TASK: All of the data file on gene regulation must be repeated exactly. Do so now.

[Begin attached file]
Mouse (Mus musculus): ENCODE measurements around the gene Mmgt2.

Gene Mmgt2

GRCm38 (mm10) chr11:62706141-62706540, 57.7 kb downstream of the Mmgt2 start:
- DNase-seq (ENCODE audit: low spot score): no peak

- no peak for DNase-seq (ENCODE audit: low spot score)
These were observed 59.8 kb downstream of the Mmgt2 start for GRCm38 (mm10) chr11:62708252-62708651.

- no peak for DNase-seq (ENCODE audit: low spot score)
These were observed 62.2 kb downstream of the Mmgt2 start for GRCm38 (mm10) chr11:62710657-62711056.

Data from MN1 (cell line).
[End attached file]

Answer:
Mouse (Mus musculus): ENCODE measurements around the gene Mmgt2.

Gene Mmgt2

GRCm38 (mm10) chr11:62706141-62706540, 57.7 kb downstream of the Mmgt2 start:
- DNase-seq (ENCODE audit: low spot score): no peak

- no peak for DNase-seq (ENCODE audit: low spot score)
These were observed 59.8 kb downstream of the Mmgt2 start for GRCm38 (mm10) chr11:62708252-62708651.

- no peak for DNase-seq (ENCODE audit: low spot score)
These were observed 62.2 kb downstream of the Mmgt2 start for GRCm38 (mm10) chr11:62710657-62711056.

Data from MN1 (cell line).